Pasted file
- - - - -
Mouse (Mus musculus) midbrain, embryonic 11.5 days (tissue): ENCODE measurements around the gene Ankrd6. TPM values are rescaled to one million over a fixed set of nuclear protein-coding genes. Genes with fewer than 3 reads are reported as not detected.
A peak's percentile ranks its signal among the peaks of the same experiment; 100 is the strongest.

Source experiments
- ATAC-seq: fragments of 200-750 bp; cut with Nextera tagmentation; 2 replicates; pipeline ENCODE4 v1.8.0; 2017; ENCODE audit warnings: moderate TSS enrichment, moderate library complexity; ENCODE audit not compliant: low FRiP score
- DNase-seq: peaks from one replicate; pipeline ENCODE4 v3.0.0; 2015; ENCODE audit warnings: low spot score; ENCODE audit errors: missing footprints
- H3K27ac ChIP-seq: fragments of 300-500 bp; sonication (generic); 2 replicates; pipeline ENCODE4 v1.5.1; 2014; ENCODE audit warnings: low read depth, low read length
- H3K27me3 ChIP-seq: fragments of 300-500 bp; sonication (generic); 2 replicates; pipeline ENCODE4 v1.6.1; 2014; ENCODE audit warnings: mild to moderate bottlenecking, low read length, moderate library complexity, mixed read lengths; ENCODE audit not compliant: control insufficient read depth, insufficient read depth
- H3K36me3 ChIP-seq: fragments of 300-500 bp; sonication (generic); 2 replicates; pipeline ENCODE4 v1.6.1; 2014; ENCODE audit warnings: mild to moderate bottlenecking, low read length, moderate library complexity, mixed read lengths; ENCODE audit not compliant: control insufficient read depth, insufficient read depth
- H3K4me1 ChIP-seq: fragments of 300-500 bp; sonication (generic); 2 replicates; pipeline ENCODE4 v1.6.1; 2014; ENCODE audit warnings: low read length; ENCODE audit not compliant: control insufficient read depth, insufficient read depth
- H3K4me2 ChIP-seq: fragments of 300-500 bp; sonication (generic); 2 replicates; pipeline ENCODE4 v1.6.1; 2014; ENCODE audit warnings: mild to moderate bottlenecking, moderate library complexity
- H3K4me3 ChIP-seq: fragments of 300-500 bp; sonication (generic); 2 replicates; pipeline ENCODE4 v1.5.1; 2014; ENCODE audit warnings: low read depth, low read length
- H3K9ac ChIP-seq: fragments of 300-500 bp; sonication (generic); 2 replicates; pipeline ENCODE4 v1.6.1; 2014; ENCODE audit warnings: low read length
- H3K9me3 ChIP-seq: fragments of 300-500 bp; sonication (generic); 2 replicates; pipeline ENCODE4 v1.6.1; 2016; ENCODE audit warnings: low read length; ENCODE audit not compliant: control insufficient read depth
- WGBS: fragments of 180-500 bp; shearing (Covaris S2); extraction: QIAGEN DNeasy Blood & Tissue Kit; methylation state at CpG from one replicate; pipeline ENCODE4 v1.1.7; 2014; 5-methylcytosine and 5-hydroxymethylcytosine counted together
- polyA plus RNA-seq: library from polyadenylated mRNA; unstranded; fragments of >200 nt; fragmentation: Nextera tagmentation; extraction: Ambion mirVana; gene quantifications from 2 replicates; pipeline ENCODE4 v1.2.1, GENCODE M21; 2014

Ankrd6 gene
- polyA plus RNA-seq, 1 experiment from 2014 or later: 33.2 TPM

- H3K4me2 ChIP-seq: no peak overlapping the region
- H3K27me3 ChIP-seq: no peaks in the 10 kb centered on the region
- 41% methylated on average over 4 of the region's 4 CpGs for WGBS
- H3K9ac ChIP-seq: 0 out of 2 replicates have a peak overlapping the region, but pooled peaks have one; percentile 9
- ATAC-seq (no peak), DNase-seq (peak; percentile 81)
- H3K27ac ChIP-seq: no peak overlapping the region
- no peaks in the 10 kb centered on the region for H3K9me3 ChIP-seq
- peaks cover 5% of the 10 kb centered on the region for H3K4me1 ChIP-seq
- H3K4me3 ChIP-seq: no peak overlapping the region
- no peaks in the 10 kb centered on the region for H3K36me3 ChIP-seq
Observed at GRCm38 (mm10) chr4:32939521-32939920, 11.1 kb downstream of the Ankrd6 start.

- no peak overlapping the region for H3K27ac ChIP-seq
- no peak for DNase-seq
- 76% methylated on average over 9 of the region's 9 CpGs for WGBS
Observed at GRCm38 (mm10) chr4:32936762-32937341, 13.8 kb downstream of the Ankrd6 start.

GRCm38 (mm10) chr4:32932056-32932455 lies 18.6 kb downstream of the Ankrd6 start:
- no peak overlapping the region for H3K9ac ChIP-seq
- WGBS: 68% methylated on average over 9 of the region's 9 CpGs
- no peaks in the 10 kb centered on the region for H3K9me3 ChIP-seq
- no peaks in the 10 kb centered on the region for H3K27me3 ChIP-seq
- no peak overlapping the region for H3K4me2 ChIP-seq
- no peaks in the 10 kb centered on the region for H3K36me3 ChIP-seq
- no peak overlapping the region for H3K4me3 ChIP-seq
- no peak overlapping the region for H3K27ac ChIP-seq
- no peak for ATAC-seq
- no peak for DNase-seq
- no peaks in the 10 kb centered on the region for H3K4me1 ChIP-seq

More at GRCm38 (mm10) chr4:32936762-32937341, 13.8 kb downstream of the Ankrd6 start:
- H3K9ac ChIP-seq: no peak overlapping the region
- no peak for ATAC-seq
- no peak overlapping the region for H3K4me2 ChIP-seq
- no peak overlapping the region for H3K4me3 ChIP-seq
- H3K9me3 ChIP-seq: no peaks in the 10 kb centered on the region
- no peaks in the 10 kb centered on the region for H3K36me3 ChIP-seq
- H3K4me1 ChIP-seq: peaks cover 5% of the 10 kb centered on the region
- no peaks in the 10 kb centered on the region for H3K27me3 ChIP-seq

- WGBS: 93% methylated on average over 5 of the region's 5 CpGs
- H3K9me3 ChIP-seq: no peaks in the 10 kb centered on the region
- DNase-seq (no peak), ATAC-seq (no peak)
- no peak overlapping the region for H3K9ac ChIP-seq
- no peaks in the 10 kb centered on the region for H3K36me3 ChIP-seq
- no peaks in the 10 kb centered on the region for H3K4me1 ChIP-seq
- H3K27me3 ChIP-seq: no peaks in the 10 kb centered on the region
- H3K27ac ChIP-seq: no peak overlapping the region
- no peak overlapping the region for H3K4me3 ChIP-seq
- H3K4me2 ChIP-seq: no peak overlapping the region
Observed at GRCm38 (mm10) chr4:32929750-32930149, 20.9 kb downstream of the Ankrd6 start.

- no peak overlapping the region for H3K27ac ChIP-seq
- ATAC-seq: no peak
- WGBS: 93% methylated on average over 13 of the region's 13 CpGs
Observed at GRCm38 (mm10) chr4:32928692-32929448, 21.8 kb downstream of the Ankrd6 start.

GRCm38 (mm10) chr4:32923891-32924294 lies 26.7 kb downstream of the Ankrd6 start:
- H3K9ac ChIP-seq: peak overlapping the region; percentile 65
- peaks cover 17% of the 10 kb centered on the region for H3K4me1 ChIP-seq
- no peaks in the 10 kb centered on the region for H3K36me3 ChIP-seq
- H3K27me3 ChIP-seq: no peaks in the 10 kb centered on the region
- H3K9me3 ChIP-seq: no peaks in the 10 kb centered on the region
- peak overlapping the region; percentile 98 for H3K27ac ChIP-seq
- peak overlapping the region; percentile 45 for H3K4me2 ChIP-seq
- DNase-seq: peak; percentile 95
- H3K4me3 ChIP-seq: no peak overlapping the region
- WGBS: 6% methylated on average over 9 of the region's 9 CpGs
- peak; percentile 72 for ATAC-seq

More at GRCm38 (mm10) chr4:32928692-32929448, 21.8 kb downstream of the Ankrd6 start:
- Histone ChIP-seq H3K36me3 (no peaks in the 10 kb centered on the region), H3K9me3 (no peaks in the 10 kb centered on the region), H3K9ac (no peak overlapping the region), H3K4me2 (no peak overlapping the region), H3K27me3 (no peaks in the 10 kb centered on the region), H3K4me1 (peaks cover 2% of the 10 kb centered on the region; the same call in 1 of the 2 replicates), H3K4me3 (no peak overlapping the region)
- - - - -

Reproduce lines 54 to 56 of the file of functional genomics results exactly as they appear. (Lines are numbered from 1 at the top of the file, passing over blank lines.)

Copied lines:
- WGBS: 93% methylated on average over 5 of the region's 5 CpGs
- H3K9me3 ChIP-seq: no peaks in the 10 kb centered on the region
- DNase-seq (no peak), ATAC-seq (no peak)